by Ray Fleming

I srael is holding parliamentary elections in three weeks. The most recent opinion polls by the independent Haaretz newspaper are indicating that prime minister Binyamin Netanyahu and his Likud Party are losing ground to the Jewish Home Party whose policies are directed principally at strenghening Israel's hold on the West Bank and increasing the number of settlements built there for Jewish citizens. Polling predictions are that the Likud alliance with the Avigdor's Lieberman's Beiteinu party will win 34 seats of the 120-seat Knesset (ten fewer than expected) while the Jewish Home Party will claim perhaps 17 seats. The new centre-right party formed by Tzipi Livni, a former Israeli foreign minister, has apparently made little impression on the voters thus far.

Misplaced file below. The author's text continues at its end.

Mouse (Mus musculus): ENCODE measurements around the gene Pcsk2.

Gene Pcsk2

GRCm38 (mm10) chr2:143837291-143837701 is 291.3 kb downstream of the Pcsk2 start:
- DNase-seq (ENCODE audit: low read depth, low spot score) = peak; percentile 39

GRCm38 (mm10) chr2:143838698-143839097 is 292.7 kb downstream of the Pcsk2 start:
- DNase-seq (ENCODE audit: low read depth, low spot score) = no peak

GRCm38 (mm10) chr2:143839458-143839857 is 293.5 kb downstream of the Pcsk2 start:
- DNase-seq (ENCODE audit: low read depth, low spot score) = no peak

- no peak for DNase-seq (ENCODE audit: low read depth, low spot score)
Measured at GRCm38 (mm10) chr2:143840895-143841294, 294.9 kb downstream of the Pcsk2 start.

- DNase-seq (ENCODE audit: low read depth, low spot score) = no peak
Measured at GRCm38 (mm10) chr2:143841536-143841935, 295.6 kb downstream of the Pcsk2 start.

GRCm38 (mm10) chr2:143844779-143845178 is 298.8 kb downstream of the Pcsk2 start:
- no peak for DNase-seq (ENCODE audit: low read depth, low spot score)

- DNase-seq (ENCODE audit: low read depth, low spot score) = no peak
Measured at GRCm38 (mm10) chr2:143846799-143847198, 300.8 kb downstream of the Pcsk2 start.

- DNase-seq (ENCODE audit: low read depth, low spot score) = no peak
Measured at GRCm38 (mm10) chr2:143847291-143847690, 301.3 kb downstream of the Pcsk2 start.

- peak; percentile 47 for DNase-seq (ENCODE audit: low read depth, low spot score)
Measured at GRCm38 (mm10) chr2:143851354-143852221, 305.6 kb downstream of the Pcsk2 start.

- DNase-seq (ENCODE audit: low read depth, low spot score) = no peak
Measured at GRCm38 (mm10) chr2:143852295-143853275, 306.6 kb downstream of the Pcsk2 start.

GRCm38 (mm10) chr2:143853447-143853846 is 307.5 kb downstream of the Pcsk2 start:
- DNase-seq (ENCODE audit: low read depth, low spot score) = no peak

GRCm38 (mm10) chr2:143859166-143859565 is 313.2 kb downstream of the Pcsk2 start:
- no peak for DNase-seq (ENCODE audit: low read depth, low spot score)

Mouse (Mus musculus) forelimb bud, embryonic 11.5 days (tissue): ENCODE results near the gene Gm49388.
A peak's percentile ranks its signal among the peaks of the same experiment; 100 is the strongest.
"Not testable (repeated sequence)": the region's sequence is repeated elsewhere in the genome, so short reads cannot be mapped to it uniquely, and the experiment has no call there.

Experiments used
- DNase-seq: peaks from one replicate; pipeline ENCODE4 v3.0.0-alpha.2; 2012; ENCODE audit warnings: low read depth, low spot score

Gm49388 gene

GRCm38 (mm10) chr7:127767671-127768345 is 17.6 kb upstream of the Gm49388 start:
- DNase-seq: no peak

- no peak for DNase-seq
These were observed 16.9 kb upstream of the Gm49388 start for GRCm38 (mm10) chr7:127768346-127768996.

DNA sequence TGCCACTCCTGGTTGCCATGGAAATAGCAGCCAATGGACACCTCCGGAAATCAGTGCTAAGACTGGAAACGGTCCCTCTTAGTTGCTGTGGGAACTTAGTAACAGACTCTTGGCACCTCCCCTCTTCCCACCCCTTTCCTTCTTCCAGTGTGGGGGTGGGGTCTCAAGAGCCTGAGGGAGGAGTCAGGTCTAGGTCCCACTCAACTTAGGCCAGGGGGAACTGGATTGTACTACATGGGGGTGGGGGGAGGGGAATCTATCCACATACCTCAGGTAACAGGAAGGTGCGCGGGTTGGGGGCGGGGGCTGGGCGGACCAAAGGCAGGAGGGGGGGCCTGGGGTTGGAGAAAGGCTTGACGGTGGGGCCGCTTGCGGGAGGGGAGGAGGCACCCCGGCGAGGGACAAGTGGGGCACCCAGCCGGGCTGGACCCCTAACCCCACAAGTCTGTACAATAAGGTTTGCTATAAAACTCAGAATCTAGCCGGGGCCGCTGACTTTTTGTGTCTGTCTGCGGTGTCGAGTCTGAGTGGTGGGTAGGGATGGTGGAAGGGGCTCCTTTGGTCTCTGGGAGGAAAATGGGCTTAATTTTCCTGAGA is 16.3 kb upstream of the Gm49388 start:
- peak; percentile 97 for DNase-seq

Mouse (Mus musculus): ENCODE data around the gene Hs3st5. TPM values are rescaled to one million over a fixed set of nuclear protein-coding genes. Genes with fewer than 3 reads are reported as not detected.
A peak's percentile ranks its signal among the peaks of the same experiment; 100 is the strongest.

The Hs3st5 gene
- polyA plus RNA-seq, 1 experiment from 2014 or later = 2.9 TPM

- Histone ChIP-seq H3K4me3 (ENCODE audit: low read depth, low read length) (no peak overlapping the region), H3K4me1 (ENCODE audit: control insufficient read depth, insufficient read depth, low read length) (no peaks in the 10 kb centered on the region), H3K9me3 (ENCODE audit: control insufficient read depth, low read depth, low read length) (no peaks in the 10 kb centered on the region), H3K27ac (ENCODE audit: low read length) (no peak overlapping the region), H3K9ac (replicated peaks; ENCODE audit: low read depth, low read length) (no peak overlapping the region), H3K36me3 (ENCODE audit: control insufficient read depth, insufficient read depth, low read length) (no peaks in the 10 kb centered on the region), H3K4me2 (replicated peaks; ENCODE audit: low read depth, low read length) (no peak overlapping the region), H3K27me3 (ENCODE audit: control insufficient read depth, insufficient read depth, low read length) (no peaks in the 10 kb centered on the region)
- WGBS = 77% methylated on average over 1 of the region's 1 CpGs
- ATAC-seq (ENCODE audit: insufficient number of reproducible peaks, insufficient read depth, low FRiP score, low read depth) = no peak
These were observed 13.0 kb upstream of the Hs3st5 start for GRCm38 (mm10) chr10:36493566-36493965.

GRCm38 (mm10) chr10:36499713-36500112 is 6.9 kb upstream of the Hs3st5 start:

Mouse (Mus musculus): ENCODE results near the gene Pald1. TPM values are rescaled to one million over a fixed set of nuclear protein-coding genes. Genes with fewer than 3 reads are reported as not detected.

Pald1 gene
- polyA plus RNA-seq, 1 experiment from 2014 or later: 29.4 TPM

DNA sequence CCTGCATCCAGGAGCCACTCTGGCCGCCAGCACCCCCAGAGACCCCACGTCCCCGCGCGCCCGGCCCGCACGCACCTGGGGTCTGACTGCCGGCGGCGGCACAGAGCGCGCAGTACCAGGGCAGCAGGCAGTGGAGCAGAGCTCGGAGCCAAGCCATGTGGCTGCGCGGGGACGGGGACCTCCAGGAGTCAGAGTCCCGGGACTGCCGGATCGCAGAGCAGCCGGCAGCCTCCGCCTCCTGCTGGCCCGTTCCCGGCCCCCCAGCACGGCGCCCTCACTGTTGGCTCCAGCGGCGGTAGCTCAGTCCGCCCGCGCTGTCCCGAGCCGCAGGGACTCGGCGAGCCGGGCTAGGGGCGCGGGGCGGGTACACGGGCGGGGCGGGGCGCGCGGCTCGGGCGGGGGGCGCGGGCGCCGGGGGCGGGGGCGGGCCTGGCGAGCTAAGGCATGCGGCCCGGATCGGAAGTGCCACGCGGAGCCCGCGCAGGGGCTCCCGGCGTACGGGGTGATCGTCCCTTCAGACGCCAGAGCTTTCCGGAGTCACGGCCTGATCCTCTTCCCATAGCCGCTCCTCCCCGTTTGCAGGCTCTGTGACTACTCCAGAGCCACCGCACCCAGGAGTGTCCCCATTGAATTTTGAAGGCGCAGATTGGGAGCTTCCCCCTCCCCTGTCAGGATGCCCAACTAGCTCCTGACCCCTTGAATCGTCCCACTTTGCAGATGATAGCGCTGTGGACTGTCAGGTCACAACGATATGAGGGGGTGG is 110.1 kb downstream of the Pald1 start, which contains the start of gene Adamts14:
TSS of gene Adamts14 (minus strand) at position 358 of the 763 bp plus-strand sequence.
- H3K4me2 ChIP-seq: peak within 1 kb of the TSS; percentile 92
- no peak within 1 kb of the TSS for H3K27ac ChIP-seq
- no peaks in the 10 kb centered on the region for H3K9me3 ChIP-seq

There is a real danger that the election's outcome will be determined by the parties which take the most extreme positions on the illegally--occupied West Bank and East Jerusalem settlements. Naftali Bennett, leader of the Jewish Home Party, established his credentials by saying that as a reserve soldier in the Israeli Army he would refuse an order to evacuate a Jewish settlement. A Likud government minister has called for the gradual annexation of West Bank territories in order to end international communities' demands for withdrawal to 1967 borders. Tzipi Livni, a moderate among extremists, said such views would make Israel “a boycotted, isolated and ostracised state”.

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